Anchor's Away

12 July 2023 about a 3 minute read

I spent the summer of 1990 in Europe, mostly in Leicester, England, taking classes at what is now DeMontfort University. That meant a summer drinking a lot of beer - English beer, mostly Leicester’s Everard’s Old Original because, hey, Drink Local!

I was dreading heading back to Athens, GA, and being stuck with the beer choices we had. The microbrew revolution - thanks, President Carter! - ironically hadn’t made it to Georgia just yet. Which meant my beer choices were slim. So slim that were were happy with Killian’s Irish Red and ecstatic with the occasional splurge on Samuel Smith’s 4-packs.

Home was inevitable, so off to Gatwick and the standard US beer aisles. I had a minor surprise on the flight back to Atlanta. We were shown an episode of Michael Jackson’s The Beer Hunter. It featured Fritz Maytag and Anchor Brewing. I learned the term “microbrew” and that Anchor Steam had wide distribution. Maybe I had hope for hops!

This is how Anchor Steam became my favorite beer. It was pretty easy to get. It was less expensive than Sam Smith’s. It was exotic because it came from California. I was an oddball asking for it.

Anchor Steam beer bottle label
The Anchor Steam beer label up until the rebrand of 2021.

A classmate had a t-shirt of this (now) “old” label. He never would sell it to me. And I never managed to steal that shirt from him. It took until 1995, on the one time I made it to the brewery, for me to get my own shirt. And I wore it to threads a few years ago.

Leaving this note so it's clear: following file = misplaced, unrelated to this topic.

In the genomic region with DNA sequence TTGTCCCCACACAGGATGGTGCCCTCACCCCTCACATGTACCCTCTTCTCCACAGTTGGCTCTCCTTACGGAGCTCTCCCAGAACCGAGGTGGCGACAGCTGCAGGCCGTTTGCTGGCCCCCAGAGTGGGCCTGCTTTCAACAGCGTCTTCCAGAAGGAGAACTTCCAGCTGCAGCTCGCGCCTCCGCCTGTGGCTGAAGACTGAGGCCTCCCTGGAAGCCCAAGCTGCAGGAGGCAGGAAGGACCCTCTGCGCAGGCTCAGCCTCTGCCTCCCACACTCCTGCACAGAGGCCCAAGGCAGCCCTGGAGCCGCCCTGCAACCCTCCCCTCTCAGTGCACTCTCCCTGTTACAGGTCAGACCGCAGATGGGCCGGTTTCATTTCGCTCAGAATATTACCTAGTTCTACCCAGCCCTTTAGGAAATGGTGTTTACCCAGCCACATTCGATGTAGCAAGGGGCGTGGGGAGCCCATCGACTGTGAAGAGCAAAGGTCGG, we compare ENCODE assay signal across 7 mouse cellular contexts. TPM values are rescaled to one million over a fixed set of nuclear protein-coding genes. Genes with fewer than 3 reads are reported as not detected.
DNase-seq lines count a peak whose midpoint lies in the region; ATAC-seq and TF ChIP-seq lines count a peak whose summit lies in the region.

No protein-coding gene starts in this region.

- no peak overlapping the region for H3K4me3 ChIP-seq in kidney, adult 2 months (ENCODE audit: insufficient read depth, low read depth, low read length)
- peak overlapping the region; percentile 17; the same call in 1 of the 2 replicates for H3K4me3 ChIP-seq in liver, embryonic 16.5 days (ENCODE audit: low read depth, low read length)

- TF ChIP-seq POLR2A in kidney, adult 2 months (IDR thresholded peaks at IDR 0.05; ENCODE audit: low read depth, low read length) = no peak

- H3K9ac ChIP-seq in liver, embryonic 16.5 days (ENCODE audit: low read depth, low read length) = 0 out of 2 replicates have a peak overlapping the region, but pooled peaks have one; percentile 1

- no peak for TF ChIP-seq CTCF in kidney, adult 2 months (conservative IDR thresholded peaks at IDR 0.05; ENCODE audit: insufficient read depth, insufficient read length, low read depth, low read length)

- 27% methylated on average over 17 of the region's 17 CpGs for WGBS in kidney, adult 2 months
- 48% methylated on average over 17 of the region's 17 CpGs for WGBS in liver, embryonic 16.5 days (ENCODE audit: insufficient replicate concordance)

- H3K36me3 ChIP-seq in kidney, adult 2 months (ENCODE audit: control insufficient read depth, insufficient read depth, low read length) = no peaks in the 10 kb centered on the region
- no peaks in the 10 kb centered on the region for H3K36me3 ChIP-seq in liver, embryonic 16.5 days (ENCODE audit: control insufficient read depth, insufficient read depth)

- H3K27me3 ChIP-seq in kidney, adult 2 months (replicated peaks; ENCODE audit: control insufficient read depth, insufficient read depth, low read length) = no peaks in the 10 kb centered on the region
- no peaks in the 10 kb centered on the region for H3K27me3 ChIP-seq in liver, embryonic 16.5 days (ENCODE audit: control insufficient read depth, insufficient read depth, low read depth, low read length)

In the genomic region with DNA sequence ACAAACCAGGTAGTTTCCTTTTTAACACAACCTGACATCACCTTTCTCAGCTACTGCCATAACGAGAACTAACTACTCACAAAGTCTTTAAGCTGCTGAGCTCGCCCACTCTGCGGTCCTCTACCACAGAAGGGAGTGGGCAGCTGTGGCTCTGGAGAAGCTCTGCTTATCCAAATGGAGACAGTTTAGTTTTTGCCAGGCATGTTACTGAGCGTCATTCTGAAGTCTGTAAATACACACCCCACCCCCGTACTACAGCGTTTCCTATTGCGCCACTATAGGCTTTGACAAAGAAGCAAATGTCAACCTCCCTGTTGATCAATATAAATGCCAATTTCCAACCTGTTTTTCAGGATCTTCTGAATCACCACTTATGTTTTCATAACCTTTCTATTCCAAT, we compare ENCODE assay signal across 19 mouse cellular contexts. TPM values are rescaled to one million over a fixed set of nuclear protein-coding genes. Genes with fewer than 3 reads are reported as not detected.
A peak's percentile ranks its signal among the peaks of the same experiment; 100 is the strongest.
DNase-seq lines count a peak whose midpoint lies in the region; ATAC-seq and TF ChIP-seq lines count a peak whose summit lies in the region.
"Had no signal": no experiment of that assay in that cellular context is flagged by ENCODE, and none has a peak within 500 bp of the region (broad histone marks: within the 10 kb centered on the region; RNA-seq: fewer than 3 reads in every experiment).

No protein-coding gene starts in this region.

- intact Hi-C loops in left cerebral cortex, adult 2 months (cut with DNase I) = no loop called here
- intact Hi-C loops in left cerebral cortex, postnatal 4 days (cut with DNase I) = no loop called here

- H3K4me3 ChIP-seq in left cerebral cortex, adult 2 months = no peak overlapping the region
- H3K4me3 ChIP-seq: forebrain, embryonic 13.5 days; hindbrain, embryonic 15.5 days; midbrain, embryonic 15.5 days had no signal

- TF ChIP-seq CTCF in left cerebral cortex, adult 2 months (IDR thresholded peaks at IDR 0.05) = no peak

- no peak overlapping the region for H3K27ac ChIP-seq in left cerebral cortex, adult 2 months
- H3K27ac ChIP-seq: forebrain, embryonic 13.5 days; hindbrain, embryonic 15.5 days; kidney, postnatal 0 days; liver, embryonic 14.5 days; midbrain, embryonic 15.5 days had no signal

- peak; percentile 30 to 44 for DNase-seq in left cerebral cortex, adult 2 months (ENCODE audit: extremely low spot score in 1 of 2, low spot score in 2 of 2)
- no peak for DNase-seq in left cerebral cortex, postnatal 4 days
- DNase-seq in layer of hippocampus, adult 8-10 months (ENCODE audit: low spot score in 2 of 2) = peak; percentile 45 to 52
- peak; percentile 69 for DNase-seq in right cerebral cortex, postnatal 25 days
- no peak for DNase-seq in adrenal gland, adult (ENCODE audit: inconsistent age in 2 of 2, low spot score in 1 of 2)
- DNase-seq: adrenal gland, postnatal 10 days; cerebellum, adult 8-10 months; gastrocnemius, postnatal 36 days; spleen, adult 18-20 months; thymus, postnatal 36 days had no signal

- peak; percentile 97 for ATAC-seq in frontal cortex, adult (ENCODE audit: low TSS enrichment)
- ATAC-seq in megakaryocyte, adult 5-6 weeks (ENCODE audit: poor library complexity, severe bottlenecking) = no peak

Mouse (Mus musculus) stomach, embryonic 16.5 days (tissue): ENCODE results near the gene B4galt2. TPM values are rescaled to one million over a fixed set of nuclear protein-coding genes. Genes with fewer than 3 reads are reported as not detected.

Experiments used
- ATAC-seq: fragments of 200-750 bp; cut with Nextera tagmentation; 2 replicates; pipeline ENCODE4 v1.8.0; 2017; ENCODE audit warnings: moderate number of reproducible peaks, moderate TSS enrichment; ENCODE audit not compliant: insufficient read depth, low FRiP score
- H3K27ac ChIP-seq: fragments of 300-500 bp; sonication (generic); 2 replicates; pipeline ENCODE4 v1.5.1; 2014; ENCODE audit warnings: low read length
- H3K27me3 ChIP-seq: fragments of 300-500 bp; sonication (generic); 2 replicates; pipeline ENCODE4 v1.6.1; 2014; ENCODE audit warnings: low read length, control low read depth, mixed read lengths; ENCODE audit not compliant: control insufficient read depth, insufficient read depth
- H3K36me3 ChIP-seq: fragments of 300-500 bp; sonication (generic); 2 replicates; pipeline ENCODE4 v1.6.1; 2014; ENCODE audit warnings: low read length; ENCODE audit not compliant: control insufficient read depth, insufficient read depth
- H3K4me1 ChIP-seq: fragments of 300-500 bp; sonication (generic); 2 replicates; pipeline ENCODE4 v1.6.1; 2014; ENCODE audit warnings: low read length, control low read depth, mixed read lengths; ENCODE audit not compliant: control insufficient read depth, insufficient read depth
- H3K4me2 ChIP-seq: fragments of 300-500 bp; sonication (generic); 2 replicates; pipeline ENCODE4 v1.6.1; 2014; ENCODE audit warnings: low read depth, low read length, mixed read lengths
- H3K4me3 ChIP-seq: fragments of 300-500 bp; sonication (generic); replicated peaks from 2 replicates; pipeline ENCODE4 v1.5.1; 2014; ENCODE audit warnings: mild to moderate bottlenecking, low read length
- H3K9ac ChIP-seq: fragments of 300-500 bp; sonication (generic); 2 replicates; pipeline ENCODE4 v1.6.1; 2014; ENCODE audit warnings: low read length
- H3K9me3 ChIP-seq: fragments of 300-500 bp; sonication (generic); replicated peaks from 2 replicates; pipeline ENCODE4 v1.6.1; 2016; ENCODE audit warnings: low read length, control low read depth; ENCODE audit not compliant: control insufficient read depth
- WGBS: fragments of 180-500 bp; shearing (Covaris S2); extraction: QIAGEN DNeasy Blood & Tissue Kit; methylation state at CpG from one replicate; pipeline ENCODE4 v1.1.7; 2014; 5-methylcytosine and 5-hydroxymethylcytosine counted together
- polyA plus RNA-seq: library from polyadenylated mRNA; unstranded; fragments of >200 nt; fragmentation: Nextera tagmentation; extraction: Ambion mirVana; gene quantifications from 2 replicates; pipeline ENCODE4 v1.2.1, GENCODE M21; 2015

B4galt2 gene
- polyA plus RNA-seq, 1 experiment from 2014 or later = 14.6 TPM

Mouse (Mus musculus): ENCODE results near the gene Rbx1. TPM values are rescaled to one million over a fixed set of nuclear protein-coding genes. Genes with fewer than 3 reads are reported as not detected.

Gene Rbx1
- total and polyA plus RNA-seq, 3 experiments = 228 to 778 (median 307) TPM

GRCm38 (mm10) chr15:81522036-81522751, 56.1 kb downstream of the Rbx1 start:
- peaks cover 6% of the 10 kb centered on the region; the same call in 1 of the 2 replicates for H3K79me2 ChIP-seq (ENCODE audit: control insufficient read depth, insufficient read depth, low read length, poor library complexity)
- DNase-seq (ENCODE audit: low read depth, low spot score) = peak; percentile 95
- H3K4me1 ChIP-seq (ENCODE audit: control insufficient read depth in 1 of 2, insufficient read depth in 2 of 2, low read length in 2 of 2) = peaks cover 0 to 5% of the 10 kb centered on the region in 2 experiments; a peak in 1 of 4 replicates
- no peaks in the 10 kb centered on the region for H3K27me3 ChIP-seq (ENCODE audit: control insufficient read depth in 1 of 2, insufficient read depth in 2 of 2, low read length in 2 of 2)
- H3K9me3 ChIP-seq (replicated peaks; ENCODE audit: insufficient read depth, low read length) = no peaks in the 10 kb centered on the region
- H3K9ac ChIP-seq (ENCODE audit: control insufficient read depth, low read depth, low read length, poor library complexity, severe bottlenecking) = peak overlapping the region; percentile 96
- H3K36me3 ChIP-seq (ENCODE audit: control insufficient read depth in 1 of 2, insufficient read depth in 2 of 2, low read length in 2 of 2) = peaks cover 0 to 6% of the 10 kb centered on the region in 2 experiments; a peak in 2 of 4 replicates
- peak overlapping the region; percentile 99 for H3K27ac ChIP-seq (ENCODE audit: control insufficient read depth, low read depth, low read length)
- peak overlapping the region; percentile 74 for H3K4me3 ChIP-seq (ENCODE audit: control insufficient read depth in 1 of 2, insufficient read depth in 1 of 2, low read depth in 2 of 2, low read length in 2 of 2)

I’ve fondly enjoyed just about every Anchor style - Liberty Pale Ale just never worked for me. The California Lager was really nice in the summer. Especially after they stopped brewing Anchor Wheat, after the rebranding of it to Anchor Summer. I still have a magnum of the 2019 Anchor Christmas Ale and a six-pack of Christmas 2021. Wow those are good. I’ll save them even longer now - they keep and age well.

Even as I moved to the west coast in 1993, and the number of beer options became anxiety-inducing, I still had Anchor fairly often.

When I had season tickets to the San Francisco Giants, there was an Anchor Steam tap at the top of my aisle. It was my first stop at a game for ~20 years. I called it the freshest beer in the stadium since it was brewed a mile-and-a-half away. I even imagined pipes running from 3rd & King down to the vats in Potrero Hill.

The brewpub across from Oracle Park never materialized. Yet another project where the developer and the City of SF couldn’t get aligned. It died when Sapporo bought Anchor. It would have been amazing.

They opened the Anchor Public Taps instead, and during the COVID semi-lockdown, we drove up for crowlers-only brews a couple of times. Those always felt special.

I woke up today to the news of Anchor Brewing ceasing operations. I’m sure the facilities and the brand are worth something. Maybe Anchor just needs to be saved one more time. After all, beer.

I’m probably part of the problem. But not today. So off to the grocery for one last run for some Steam.

Last Six Pack
The last six of Anchor Steam at my grocery, 2023 July 12

It was a misfit six-pack, the cardboard handle torn. It felt fitting that in the weight of this moment - the last Anchor Steam at this store - the cashier had to scan the barcode by lifting it with both hands.

If this is the end, Anchor, so long and thanks for all the beer.


This article is tagged with personal and history.